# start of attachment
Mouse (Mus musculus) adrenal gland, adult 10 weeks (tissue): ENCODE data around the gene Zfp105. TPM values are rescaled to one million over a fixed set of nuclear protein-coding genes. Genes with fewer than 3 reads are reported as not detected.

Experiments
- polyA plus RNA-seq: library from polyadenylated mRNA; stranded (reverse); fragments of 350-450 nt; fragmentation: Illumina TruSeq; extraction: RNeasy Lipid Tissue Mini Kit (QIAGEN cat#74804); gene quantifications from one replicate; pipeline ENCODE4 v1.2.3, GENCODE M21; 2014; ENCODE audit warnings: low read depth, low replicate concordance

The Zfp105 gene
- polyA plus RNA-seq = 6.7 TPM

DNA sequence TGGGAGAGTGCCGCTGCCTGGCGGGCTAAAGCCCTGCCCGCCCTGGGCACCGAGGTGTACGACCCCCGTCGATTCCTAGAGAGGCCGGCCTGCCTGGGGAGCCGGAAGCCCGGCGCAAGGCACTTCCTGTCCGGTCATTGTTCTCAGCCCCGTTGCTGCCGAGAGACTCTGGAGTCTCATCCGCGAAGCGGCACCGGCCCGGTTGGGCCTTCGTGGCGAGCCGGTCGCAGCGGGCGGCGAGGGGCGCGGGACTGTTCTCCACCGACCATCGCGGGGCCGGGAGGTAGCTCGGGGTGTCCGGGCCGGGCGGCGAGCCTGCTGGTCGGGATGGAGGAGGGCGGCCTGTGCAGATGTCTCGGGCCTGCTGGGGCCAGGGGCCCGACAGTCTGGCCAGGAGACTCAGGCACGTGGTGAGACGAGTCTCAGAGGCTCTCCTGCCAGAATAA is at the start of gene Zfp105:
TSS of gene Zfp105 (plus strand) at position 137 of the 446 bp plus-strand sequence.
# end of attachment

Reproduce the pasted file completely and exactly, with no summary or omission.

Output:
Mouse (Mus musculus) adrenal gland, adult 10 weeks (tissue): ENCODE data around the gene Zfp105. TPM values are rescaled to one million over a fixed set of nuclear protein-coding genes. Genes with fewer than 3 reads are reported as not detected.

Experiments
- polyA plus RNA-seq: library from polyadenylated mRNA; stranded (reverse); fragments of 350-450 nt; fragmentation: Illumina TruSeq; extraction: RNeasy Lipid Tissue Mini Kit (QIAGEN cat#74804); gene quantifications from one replicate; pipeline ENCODE4 v1.2.3, GENCODE M21; 2014; ENCODE audit warnings: low read depth, low replicate concordance

The Zfp105 gene
- polyA plus RNA-seq = 6.7 TPM

DNA sequence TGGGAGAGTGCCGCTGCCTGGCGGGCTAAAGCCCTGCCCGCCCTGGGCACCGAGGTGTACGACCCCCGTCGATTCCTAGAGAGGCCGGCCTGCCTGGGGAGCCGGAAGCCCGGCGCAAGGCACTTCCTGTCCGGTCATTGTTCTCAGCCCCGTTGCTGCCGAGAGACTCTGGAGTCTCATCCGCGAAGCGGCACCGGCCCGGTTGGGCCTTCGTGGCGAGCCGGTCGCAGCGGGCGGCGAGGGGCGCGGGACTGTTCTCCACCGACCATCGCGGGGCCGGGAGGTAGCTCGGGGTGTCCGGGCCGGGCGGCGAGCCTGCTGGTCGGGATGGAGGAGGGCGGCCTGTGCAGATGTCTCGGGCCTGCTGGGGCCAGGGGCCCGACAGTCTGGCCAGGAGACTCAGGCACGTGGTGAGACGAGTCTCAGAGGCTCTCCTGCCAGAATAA is at the start of gene Zfp105:
TSS of gene Zfp105 (plus strand) at position 137 of the 446 bp plus-strand sequence.